Sent: Monday, August 20, 2001 6:52 PM
Subject: [irlp] Audio Levels


So simple I overlooked it. If you are sourcing your repeater audio from
the SPEAKER OUTPUT of the link radio, don't forget that the radios'
volume control will affect you IRLP "uplink" audio levels. Sometimes
just bumping this control "accidentally" will result in overdriving the
sound card input.

73
Thom - KI2N
Node #423


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@Home

Nima Gharavi <Nima@...>
 

I realize this is somewhat un-related to the general IRLP topic, but it is
still somewhat... since I intended to have a website for my node

I was wondering if any other users of @Home have noticed their port 80 has
been filtered?


Thanks,
Nima, WA6SUP
Node #301


Re: Echo Reflector Problems

Nate Duehr <nate@...>
 

Jeff,

I'm being anti-social and have installed a Perl script on all my Apache
servers that instantly attempts to access any Code Red II infected
machines that try to talk to my machine and get "default.ida" from them
-- it shuts down IIS and then does a graceful shutdown of Windows.

Perhaps these morons will figure out that they've been infected and
patch their machines if they keep shutting off mysteriously. Meanwhile,
I've done no permanent damage, and their machine was certainly trying to
do much more harm to mine than I've done to theirs. Whether or not this
is appropriate behaviour is not up for discussion -- I'm doing it
anyway. Microsoft IIS administrators who don't know how to patch things
-- just go away.

I figure they're eating up the bandwidth I'm paying for, the patch has
been available now for almost two months, and I'm really tired of
reading logs full of X's and N's. :-) None of these servers have any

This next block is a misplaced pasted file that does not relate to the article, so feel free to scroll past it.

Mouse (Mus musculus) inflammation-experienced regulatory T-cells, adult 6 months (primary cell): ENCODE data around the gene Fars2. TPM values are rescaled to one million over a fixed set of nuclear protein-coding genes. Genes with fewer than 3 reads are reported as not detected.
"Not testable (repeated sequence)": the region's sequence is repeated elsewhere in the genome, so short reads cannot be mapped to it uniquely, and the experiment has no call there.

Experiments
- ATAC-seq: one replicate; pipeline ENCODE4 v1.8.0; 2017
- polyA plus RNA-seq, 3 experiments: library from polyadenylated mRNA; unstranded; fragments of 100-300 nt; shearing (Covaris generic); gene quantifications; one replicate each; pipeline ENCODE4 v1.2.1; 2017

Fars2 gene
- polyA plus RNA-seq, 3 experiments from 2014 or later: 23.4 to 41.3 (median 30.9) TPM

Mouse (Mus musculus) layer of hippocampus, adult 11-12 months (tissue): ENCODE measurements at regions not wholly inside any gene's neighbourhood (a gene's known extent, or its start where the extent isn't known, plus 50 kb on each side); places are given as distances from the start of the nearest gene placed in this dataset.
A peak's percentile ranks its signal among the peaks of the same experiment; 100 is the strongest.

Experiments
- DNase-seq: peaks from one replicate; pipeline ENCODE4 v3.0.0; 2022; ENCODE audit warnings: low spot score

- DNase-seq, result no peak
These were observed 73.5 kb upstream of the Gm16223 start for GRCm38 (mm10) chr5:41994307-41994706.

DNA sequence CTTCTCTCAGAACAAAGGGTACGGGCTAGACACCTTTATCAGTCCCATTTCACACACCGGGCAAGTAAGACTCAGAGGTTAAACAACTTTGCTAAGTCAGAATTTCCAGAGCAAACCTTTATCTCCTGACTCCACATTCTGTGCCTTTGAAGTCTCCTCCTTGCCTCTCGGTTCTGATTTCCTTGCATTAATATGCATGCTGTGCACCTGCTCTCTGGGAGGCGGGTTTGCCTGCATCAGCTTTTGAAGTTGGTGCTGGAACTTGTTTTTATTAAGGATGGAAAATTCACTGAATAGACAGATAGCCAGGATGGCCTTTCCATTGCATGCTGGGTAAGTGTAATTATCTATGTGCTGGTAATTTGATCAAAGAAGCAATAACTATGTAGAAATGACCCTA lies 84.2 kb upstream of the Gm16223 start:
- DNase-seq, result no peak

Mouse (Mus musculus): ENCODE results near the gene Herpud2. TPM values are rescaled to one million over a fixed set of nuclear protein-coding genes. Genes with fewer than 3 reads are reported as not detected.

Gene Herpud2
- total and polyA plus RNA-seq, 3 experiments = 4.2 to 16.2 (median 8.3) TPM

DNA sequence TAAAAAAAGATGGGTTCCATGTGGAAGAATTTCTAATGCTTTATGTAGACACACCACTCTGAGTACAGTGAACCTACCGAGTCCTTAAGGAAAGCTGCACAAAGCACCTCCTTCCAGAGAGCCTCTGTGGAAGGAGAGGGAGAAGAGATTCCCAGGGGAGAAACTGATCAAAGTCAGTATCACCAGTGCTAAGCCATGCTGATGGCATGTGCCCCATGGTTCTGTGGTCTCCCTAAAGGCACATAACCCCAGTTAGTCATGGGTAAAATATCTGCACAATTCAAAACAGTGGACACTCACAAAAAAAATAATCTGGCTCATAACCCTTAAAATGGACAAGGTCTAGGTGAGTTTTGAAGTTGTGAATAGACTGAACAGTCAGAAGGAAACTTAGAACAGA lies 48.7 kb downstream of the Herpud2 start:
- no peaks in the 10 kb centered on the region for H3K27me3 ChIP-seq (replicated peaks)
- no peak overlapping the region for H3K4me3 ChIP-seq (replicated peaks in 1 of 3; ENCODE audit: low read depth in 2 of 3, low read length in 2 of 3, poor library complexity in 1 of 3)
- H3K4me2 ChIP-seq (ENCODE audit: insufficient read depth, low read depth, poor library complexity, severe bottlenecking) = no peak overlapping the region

reasonable reason to be accessing my machine and attempting to find a
"default.ida" file, which I have never had previously and never will
after I take down this script... this is just basic self-defense.

I got the script from http://www.dasbistro.com/default.ida -- enjoy.

Nate

Jeff Young wrote:

Gentlemen:

I have re-enabled my node 444 even though my cable modem is still
being pounded with Port 80 probes from a gazillion different IP
addresses. When connecting to the echo reflector for testing, I get
echoes and delay/missing voice information. Is this still a traffic
problem with red code occupying bandwidth on my connection?

Jeff KB3HF

Yahoo! Groups Sponsor
ADVERTISEMENT



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Re: Time

Nate Duehr <nate@...>
 

WHOOPS... yep. The DNS and databases for status.irlp.net were moved to
the same machine as Reflector #2 a few weeks ago by Richard, but we
never opened up the firewall for rdate and/or we didn't enable an rdate
server on that machine.

I'll have to check with the security folks and see if there's any reason
not to allow it, but it could be turned back on probably -- also as
someone else mentioned there are definitely other publically accessible
rdate servers.

(I wouldn't want you to use rdate off of REF2/status.irlp.net right now
anyway, the clock on THAT machine is drifting! haha... I have a
GPS-based NTP clock and can share the IP address with anyone who would
like it, however it has a nasty TCP/IP stack bug that causes it to set
the Time-To-Live on every packet it replies to to 16, meaning that
anything more that 15 hops away can't use it as a time server because
the packets never get back there.)

If you'd like the IP's of the two GPS NTP clocks to give them a shot,
send me private e-mail and I'll get back to you privately...

73 de Nate, N0NTZ


"T. Glen Haggard" wrote:


I have been trying to set the clock on my node but when I send the command
"rdate -s status.irlp.net" it times out before connecting. Is there a
problem with my command or has there been a change on the system?